Rori: Ignorance Was Bliss
It took a few days before the pain stopped and the shaking was mostly gone. She only knew the time by the meals they received, if ‘meal’ was even the proper word for it. There was nothing to do to pass the time except for talking with Emmet and daydreaming. There were others in the dungeons but they never spoke to her and they were further away from her cell. She never even got a glimpse of them.
One day, after eating their food and she was strong enough, Rori managed to get to her feet and shuffled about the small cell. It was the first time she wasn’t in pain, like someone had reached inside of her and pulled out of muscles. She stepped to the cell bars and looked across the hall where Emmet sat. She remembered him from their youth. He had been a clown in those days, not the bitter jokester he was now.
He looked over at her with dark bags under his eyes. “Finally moving around, I see.”
“Can’t wallow around forever.” Rori rolled her eyes shut and pain sparked behind them. “Gotta get used to being a criminal I guess.”
“What did you do exactly?” He grinned cheekily. “Drink your tea too loud? Tear a page in a book?”
Her laugh was breathy and her mouth felt dry. “I helped Keir escape.”
“Ah, Keir. I haven’t thought of him in ages.” He smiled then and looked past her like he was searching his mind’s eye for a specific memory. “He was my first love, that one.”
“You were close?”
“No.” Emmet chuckled. “Keir and I never actually talked. But he could recite poems with such fiery passion. Actually, maybe he was my second love. Sylvia might have been the first.”
“Sylvia Ma’riel.” The humor began to drain away and a seriousness replaced it. “They murdered her and... I happened to have been there. I’ve no evidence, of course. Only my own eyes. But that... that was the final line for me.”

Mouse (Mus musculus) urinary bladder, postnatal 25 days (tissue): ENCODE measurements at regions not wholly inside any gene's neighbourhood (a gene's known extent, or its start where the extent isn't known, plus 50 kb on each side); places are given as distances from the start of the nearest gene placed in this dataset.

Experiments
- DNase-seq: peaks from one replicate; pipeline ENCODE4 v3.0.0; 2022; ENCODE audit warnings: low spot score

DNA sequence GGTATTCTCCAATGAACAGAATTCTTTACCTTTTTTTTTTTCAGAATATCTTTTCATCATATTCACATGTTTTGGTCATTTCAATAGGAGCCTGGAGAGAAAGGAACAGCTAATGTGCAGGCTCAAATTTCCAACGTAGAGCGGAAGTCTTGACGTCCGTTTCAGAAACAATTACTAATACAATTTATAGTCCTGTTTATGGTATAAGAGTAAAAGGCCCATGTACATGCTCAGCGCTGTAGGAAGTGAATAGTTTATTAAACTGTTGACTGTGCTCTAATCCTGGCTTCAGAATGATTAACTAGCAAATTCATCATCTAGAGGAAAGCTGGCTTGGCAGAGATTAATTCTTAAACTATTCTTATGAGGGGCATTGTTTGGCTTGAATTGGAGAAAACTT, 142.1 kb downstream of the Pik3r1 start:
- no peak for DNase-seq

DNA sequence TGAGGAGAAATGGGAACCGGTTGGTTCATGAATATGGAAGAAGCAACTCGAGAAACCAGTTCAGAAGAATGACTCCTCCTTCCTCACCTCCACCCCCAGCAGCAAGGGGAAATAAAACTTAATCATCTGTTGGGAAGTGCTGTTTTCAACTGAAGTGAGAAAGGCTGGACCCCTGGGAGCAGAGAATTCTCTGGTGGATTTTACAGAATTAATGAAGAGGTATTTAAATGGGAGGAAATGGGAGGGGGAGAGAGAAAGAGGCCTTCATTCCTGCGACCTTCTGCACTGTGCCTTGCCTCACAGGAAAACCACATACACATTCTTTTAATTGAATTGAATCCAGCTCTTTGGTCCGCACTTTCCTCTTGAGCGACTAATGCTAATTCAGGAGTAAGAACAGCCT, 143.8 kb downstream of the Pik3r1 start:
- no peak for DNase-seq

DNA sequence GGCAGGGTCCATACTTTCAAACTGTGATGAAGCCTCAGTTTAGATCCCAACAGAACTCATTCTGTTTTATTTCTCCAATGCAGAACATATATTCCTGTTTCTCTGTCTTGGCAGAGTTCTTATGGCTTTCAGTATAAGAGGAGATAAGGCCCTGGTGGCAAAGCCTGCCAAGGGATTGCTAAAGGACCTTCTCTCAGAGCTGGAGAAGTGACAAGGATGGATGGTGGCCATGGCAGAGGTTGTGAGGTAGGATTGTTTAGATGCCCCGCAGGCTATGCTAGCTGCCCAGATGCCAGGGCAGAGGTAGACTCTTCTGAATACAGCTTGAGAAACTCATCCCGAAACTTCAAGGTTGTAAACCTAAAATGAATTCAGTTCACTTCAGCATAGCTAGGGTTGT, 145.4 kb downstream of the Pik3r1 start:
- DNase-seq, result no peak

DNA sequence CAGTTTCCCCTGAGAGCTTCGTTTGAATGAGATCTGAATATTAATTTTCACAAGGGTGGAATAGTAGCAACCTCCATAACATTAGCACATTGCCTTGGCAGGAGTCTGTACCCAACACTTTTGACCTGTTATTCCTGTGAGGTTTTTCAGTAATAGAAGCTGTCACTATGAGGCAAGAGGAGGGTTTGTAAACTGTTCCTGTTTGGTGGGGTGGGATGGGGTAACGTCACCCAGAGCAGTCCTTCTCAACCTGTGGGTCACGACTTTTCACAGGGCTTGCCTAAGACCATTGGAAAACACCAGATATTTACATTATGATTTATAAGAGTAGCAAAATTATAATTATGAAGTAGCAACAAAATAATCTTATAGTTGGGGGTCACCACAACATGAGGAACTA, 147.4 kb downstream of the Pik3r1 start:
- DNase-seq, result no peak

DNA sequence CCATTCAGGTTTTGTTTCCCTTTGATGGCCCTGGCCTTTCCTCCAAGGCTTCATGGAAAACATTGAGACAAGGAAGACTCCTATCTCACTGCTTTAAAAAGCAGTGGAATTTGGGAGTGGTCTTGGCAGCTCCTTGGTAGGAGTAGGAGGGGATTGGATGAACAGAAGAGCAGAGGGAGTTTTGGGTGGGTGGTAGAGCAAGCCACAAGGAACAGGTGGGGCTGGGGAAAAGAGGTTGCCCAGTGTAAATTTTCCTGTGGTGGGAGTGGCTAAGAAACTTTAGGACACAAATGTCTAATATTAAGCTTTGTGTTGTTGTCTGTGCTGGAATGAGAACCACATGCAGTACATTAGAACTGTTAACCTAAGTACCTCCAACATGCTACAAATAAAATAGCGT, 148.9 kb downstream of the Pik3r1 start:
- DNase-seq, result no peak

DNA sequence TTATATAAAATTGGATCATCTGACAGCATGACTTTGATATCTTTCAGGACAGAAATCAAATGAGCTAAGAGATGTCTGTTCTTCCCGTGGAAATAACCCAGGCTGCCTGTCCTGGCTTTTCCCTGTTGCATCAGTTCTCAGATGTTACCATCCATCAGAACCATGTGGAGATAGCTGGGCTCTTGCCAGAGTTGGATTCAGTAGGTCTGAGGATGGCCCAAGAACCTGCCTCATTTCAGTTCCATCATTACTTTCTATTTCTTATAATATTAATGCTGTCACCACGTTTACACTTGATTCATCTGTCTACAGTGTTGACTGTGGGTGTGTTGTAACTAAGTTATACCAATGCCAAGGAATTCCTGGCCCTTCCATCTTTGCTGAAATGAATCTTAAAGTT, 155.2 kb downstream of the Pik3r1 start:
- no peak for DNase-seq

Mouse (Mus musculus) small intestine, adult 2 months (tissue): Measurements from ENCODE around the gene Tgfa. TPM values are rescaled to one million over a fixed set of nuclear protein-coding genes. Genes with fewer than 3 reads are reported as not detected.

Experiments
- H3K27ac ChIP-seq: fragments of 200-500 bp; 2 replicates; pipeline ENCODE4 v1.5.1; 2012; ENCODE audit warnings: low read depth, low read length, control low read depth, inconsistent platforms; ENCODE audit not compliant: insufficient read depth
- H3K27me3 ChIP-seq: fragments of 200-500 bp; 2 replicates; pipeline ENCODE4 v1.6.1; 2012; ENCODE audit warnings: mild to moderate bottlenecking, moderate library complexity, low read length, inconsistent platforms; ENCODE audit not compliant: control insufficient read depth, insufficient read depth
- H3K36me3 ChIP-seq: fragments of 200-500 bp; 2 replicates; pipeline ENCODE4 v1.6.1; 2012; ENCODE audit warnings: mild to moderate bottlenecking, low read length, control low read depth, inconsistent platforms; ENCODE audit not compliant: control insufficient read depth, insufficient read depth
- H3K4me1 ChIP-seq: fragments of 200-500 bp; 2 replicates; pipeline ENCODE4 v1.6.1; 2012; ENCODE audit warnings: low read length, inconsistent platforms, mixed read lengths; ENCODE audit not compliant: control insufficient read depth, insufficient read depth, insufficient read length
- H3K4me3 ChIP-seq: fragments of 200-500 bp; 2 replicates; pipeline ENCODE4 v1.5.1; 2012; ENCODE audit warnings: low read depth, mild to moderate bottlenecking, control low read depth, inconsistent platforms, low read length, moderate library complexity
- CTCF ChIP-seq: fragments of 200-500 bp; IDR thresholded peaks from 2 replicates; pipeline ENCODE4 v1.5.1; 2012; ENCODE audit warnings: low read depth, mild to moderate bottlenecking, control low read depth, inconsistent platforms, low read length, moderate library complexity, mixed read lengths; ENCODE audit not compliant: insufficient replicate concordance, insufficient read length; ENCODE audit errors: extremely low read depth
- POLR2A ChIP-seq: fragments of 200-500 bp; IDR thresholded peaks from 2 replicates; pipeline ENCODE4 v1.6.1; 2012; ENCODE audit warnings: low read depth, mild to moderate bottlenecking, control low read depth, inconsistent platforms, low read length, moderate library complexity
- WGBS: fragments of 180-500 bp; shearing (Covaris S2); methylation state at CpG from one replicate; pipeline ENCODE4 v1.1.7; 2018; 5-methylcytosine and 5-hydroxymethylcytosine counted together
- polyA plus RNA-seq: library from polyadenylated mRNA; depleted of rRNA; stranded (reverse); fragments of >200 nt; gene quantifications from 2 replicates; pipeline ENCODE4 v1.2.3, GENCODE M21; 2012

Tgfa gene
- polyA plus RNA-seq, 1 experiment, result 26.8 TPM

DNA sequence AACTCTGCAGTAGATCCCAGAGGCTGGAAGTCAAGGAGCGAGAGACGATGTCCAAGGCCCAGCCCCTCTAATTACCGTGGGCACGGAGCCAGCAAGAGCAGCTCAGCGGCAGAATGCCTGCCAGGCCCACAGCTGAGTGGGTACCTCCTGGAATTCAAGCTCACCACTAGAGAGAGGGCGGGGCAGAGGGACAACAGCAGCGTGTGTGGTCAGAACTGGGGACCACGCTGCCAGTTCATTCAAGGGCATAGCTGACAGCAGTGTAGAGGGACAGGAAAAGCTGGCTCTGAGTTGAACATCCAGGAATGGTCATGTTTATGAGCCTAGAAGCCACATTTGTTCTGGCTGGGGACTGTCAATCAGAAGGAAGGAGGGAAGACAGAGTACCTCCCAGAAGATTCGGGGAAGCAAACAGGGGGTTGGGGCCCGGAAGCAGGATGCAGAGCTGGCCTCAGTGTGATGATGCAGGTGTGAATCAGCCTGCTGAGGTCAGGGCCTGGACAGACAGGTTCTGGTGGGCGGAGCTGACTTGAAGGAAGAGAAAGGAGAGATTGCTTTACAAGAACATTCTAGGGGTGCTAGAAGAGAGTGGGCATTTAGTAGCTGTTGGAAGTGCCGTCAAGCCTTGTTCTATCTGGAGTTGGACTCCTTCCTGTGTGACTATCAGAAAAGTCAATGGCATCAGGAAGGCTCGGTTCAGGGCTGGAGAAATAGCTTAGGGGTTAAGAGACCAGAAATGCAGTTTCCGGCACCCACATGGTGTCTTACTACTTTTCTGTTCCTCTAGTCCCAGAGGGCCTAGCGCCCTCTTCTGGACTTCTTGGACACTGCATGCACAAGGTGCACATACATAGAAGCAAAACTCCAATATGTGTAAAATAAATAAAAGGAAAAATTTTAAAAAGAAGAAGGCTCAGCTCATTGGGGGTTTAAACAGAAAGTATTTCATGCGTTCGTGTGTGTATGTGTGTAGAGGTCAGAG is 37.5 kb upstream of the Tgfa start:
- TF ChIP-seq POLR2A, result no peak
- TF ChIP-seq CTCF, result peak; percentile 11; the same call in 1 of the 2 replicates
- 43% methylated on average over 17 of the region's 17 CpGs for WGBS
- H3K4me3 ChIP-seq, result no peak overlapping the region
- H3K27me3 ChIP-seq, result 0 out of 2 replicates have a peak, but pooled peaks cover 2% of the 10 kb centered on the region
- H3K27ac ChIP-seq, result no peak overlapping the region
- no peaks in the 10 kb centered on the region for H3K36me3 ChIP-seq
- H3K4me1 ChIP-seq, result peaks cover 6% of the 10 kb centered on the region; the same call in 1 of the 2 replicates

“You saw? They told us she died during her trial.”
“Ah, yes.” His lips thinned and curled wickedly. “You mean the fake trial.”
“Fake,” Rori snapped back.
He jeered all too happily, “The first and the second.”
“I worked hard preparing for that trial.”
“Yes, and let me guess, the Paladins let you pass?” He chortled when she nodded meekly. “Of course they sent sweet, little Rori on her way. You’ve been the chancellor’s choice for a long time.”
“Keir said something similar.”
“It’s not often the Mage Federation can shape someone from birth.” He was silent for a long while and Rori didn’t have much else to say on the matter. “Why didn’t you leave with Keir?”
She held out her hands and watched a wave of trembles go through them. “I think I was scared. And apparently naive.”
“You decided to stay and get arrested.” He sneered, laughing bitterly. “You won’t be much use to the chancellor now with that besmirched record of yours.”
“Are they going to kill me?” She spoke so softly she wasn’t even sure if Emmet heard her.
His eyes crinkled as he smiled. He threw a hand onto his chest in a dramatic display, “They haven’t killed me and I’ve broken a lot of rules.”
“But they do kill people, don’t they?”